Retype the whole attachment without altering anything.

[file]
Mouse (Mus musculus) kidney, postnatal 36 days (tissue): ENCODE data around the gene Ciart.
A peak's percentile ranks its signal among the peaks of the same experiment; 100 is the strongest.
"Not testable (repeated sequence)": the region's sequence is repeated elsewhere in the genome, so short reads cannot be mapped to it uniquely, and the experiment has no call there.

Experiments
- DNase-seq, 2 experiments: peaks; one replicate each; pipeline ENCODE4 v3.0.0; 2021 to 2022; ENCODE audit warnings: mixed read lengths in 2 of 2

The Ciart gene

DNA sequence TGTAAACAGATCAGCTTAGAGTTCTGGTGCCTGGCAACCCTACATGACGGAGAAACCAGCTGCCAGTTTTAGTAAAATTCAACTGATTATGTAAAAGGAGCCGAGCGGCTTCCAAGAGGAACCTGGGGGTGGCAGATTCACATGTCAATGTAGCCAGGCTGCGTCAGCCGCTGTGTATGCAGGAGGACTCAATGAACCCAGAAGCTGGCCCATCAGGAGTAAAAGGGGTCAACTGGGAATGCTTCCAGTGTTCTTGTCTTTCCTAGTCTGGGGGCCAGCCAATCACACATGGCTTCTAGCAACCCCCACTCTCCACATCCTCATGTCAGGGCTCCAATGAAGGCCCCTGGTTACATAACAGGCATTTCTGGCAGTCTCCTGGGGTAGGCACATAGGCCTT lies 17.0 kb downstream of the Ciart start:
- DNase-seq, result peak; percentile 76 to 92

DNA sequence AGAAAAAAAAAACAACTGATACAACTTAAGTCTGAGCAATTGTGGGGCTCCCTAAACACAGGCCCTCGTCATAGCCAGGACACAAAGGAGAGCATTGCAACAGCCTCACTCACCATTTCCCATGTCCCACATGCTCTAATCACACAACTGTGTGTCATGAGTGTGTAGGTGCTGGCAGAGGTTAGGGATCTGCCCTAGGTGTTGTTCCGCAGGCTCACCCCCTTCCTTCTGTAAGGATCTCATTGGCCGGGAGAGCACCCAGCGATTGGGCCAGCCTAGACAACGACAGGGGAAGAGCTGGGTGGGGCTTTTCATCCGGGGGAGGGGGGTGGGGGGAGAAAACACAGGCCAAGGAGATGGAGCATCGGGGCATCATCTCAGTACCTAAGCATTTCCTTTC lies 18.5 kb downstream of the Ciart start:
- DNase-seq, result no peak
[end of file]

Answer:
Mouse (Mus musculus) kidney, postnatal 36 days (tissue): ENCODE data around the gene Ciart.
A peak's percentile ranks its signal among the peaks of the same experiment; 100 is the strongest.
"Not testable (repeated sequence)": the region's sequence is repeated elsewhere in the genome, so short reads cannot be mapped to it uniquely, and the experiment has no call there.

Experiments
- DNase-seq, 2 experiments: peaks; one replicate each; pipeline ENCODE4 v3.0.0; 2021 to 2022; ENCODE audit warnings: mixed read lengths in 2 of 2

The Ciart gene

DNA sequence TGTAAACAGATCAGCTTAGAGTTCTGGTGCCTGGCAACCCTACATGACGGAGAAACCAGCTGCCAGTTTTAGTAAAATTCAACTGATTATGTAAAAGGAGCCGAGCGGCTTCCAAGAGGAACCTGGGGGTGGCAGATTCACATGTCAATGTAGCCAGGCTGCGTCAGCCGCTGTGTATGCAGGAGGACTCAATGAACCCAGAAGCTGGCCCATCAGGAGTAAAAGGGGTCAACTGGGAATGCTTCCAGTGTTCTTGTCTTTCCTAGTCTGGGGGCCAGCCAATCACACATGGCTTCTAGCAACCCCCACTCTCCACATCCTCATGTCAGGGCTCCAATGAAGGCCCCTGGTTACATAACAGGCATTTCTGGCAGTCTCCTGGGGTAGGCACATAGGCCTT lies 17.0 kb downstream of the Ciart start:
- DNase-seq, result peak; percentile 76 to 92

DNA sequence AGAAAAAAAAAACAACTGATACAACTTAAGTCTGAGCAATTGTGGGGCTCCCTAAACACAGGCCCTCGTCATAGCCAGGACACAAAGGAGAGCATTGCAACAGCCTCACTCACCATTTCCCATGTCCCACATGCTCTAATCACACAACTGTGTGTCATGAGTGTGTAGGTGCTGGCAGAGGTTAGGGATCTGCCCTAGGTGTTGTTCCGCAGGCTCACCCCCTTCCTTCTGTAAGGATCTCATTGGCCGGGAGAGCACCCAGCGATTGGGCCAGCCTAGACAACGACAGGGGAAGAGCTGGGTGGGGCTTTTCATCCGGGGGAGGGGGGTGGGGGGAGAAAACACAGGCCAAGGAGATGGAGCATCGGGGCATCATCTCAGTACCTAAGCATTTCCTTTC lies 18.5 kb downstream of the Ciart start:
- DNase-seq, result no peak